- Every year, the United Nations marks April 18 as the International Day for Monuments and Sites, in many countries also celebrated as World Heritage Day. The theme for this year is “Complex Pasts: Diverse Futures”.
- Globally, the day is promoted by the International Council on Monuments and Sites (ICOMOS).
- ICOMOS in 1982 had decided to celebrate April 18 as the International Day for Monuments and Sites or World Heritage Day.
- Approved by UNESCO in 1983 during its 22nd General Conference, the day is dedicated to recognising sites of historical importance, raising awareness regarding them, and stressing the need to restore and preserve them.
World Heritage Sites in India
- Currently, there are 38 World Heritage Sites located in India.
- Of these, 30 are ‘cultural’, such as the Ajanta Caves, Fatehpur Sikri, Hampi monuments and the Mountain Railways of India, and 7 are ‘Natural’, including Kaziranga, Manas and Nanda Devi National Parks.
- One is classified as ‘Mixed’, the Khangchendzonga National Park.
- In 2019, ‘Jaipur City’ became the 38th addition to the India list under Culture.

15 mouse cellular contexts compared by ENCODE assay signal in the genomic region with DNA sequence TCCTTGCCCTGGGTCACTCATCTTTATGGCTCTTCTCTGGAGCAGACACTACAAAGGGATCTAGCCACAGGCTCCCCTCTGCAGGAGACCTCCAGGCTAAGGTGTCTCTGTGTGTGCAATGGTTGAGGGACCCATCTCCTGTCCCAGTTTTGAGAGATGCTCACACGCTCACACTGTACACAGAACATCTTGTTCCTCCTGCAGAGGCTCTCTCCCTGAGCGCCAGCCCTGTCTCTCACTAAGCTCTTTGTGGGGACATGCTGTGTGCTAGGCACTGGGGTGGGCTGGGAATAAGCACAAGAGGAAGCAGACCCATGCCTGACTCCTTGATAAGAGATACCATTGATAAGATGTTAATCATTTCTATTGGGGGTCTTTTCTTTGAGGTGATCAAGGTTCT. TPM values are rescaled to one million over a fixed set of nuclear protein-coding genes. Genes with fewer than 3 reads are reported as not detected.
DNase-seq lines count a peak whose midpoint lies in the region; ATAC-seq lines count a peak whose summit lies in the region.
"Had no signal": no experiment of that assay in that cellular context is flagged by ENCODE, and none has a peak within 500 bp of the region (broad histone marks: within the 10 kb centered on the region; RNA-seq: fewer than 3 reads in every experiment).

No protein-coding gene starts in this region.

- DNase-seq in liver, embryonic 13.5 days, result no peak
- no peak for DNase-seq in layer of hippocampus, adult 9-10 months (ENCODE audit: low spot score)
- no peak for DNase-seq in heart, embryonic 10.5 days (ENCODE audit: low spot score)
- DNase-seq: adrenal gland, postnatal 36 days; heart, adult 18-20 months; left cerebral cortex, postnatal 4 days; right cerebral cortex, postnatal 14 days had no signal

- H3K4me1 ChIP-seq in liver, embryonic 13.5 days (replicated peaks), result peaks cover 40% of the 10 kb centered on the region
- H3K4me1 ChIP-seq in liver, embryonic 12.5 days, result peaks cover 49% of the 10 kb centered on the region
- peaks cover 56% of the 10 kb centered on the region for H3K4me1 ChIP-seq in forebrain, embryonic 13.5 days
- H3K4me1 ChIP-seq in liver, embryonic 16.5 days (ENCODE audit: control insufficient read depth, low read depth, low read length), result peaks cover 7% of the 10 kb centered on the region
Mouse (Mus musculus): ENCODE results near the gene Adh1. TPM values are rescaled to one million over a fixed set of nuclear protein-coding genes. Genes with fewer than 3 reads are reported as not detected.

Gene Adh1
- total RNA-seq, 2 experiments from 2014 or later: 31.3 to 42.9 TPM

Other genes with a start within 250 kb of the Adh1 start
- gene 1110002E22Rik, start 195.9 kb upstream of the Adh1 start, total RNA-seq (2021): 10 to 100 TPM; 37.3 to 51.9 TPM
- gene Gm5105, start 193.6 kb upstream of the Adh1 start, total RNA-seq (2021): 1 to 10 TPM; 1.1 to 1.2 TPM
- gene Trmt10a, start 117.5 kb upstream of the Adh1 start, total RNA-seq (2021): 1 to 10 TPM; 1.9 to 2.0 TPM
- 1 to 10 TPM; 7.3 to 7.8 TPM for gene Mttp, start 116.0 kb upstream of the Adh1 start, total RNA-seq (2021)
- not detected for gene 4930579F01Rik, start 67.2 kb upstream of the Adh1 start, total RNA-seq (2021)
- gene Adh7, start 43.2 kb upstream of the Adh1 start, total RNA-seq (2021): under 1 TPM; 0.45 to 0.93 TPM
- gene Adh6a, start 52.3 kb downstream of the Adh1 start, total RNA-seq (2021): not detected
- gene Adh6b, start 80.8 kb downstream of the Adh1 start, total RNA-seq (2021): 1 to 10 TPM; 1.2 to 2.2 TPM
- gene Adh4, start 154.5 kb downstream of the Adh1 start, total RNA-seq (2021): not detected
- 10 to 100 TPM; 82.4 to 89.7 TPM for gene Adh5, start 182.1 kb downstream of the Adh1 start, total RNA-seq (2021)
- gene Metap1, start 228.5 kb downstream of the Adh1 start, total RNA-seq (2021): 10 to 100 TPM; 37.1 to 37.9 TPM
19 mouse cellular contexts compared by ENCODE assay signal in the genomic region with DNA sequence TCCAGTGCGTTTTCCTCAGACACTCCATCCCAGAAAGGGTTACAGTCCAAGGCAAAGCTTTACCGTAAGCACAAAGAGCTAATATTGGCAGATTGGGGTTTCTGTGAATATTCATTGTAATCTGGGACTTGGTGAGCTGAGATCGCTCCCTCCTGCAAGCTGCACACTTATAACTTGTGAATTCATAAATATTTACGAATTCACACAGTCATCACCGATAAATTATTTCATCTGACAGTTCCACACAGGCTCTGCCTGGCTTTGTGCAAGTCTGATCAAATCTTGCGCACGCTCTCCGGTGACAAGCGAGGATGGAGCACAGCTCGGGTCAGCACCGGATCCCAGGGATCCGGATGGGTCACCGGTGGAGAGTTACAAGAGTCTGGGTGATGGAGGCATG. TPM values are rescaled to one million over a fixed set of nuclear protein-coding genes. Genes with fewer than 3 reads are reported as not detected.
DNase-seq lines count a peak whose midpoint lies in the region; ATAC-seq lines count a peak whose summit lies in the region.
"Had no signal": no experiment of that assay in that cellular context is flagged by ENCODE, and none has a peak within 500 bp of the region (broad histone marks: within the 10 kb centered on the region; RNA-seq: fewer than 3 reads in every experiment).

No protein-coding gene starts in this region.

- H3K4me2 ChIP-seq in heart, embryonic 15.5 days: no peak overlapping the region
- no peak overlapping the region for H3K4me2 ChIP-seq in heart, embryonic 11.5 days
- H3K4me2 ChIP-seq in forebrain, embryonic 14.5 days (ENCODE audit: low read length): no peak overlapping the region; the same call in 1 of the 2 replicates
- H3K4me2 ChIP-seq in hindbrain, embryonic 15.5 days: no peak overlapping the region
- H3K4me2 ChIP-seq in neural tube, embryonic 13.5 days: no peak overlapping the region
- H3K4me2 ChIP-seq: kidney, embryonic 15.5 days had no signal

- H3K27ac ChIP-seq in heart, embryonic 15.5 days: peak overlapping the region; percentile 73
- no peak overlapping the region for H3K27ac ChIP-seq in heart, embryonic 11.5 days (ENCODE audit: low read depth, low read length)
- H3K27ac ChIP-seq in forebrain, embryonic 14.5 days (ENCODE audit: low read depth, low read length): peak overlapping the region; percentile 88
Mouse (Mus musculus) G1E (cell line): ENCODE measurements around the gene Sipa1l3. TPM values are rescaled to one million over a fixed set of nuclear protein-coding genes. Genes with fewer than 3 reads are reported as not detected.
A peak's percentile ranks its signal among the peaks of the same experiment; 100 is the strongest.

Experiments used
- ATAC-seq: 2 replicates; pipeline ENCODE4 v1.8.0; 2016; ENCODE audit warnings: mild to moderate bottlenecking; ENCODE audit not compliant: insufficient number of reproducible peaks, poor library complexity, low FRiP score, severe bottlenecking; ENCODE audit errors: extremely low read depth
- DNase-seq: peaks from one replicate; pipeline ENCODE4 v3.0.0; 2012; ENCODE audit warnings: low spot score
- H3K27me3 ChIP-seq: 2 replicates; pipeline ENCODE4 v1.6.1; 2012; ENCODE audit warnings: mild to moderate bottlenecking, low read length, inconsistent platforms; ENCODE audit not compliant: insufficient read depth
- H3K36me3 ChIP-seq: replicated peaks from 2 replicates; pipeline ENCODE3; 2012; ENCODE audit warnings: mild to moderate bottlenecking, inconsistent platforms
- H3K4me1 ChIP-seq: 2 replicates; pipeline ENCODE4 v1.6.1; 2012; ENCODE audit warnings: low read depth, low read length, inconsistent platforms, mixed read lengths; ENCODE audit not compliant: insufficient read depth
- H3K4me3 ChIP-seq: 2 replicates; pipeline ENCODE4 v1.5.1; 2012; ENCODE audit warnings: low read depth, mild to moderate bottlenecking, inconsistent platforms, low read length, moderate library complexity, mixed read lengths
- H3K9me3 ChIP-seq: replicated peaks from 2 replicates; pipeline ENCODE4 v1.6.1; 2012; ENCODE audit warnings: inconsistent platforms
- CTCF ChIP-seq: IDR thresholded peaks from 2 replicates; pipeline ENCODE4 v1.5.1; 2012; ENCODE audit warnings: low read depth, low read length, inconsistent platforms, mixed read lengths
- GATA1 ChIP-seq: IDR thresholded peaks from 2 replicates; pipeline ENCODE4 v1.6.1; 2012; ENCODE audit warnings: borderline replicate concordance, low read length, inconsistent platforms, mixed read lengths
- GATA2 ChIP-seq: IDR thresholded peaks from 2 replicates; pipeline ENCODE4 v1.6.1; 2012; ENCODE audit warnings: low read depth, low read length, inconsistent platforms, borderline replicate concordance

- Every year, 18th April is celebrated Worldwide as World Heritage Day to create awareness about Heritage among communities.
- Theme: The theme for this year’s celebrations is ‘Rural Landscapes’, which is related to the theme of the 2019 ICOMOS Scientific Symposium on Rural heritage that will take place in Marrakesh, Morocco in October.
- There are 37 World Heritage Sites located in India. These include 29 cultural sites, seven natural sites and one mixed site. India has the sixth largest number of sites in the world.
What is a World Heritage site?
- A World Heritage site is classified as a natural or man-made area or a structure that is of international importance, and a space which requires special protection.
- These sites are officially recognised by the UN and the United Nations Educational Scientific and Cultural Organisation, also known as UNESCO. UNESCO believes that the sites classified as World Heritage are important for humanity, and they hold cultural and physical significance.
- In 1982, the International Council on Monuments and Sites (ICOMOS) announced, 18 April as the “World Heritage Day”, approved by the General Assembly of UNESCO in 1983, with the aim of enhancing awareness of the importance of the cultural heritage of humankind, and redouble efforts to protect and conserve the human heritage.
- Rural landscapes encompass an increasing accumulation of tangible and intangible heritage which is in constant adaptation to environmental, cultural, social, political and economic conditions. They are the most common type of continuing cultural landscape.
SOURCE:THE HINDU ,THE ECONOMIC TIMES ,MINT